In this hundredth anniversary year of the apparitions of Our Lady at Fatima, forty-four pilgrims from Oxford and York joined Fr Daniel and Fr Richard to pray at the shrine of Our Lady.
On 13th September 1917, when Our Lady appeared for the fifth time to Lucia, Jacinta and Francisco, 30,000 people defied the atheistic press and government to join them. On 13th September 2017, many more hundreds of thousands gathered at the Cova da Iria for Mass celebrated by Cardinal Piacenza, who preached forcefully about the need for Christians to be counter-cultural.
At the end of Mass, Our Lady's statue was returned to the Chapel of Apparitions. The special crown which the statue wears on the 13th of each month was given in 1946 by the mothers of Portugal, in thanksgiving that their country had stayed out of the Second World War. When on 13th May 1982, St John Paul II brought one of the bullets which had shot him exactly one year before, the bullet was found to fit precisely under the cross and orb of the crown. He said of the assassination attempt, "One hand fired, and another guided the bullet."
The Basilica of the Holy Rosary contains the tombs of Jacinta and Francisco, who were canonized on 13th May this year, and of their cousin Lucia, who died in 2005:
In 1917 Our Lady asked for Russia to be consecrated to her Immaculate Heart. Large numbers of pilgrims from behind the former Iron Curtain come to give thanks for their deliverance from Communism. At the end of Mass on the 13th, Cardinal Dominik Duka of Prague presented a copy of the statue of the Infant of Prague to the sanctuary of Fatima. A portion of the Berlin Wall stands as a reminder of Our Lady's intercession. Here are Mrs Asta Simpson, originally from Berlin, and Dr Masha Unkovskaya, who was born in St Petersburg, which was known at the time as Leningrad:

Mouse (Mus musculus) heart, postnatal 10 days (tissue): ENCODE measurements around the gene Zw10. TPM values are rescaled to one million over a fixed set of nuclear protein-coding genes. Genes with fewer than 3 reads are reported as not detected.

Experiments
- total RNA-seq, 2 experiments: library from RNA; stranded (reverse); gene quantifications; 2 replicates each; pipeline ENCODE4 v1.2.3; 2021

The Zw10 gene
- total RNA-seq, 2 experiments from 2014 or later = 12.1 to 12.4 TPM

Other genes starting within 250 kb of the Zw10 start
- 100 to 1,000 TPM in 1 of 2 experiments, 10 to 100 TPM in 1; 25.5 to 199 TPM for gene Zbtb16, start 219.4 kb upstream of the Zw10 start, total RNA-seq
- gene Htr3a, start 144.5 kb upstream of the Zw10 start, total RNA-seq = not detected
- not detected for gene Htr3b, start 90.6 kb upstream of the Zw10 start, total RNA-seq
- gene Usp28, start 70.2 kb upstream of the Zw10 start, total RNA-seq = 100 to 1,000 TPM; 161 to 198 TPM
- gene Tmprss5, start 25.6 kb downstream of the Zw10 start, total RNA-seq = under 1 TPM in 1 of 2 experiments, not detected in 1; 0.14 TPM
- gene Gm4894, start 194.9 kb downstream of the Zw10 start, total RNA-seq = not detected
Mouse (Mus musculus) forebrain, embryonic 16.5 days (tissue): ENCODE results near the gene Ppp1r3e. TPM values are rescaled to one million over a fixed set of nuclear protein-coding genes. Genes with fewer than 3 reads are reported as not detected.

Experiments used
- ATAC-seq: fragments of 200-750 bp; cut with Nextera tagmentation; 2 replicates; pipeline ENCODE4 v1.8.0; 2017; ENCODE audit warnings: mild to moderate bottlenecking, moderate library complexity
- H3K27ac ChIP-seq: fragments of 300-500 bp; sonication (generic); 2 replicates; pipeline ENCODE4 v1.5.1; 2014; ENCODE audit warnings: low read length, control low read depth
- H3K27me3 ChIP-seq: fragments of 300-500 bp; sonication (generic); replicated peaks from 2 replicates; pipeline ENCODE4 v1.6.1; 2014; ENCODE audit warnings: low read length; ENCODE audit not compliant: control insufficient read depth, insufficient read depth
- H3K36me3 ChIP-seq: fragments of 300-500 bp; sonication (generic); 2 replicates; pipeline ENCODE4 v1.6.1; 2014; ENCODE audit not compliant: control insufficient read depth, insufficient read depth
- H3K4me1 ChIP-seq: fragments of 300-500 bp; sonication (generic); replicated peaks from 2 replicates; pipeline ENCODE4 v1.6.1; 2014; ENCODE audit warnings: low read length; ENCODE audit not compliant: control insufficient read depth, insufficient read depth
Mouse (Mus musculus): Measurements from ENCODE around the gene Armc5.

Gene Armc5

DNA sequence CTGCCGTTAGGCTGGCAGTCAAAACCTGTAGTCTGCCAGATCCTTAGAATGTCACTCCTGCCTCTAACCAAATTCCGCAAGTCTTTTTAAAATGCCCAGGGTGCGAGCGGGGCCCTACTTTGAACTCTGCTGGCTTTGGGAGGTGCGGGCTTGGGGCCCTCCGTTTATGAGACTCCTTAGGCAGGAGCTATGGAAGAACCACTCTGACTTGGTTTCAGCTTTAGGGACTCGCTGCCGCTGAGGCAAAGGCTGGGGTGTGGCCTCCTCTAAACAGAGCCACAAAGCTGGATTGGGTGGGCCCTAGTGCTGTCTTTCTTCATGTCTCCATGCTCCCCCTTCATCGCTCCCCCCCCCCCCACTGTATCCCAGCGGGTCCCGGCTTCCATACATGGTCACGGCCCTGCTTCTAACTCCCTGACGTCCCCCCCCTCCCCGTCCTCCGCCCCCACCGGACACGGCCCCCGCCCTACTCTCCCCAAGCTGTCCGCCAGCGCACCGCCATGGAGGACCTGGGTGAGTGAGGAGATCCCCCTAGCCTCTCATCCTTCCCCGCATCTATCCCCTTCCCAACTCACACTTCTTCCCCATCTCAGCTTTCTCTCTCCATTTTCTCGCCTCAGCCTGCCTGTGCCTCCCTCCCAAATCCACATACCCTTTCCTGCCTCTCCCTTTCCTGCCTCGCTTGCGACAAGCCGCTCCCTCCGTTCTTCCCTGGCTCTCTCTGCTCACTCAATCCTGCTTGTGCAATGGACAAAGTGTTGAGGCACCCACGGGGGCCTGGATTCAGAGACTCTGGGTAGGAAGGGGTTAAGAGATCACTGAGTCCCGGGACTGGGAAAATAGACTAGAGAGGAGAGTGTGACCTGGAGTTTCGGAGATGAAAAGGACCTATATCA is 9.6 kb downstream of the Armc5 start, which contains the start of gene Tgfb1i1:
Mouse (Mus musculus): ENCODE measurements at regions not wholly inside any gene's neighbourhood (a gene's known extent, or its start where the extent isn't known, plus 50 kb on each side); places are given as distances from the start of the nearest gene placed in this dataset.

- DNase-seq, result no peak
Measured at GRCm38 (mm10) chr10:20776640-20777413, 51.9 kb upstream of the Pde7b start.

In the evening we prayed the Rosary in front of the Chapel of the Apparitions and joined in the beautiful torchlight procession:
Mass in St Joseph's Chapel on the Feast of the Exaltation of the Holy Cross:
Along the Way of the Cross we were able to gain some idea of what Fatima must have looked like in 1917 when Francisco, Jacinta and Lucia grazed their sheep:
Only one of the visions of Our Lady of Fatima in 1917 took place away from the Cove da Iria. This is because the children were prevented from going there on 13th August by being kidnapped and imprisoned by the local authorities. They refused to deny the visions even when they were separated and threatened with being boiled in oil. Our Lady appeared instead on 19th August at Valinhos. It was there that she told the children that on 13th October she would perform a miracle. This was to be the Miracle of the Sun.
At the Calvary which concludes the Stations of the Cross:
In the Spring of 1916, the first vision of the Angel of Peace took place at Chousa Velha: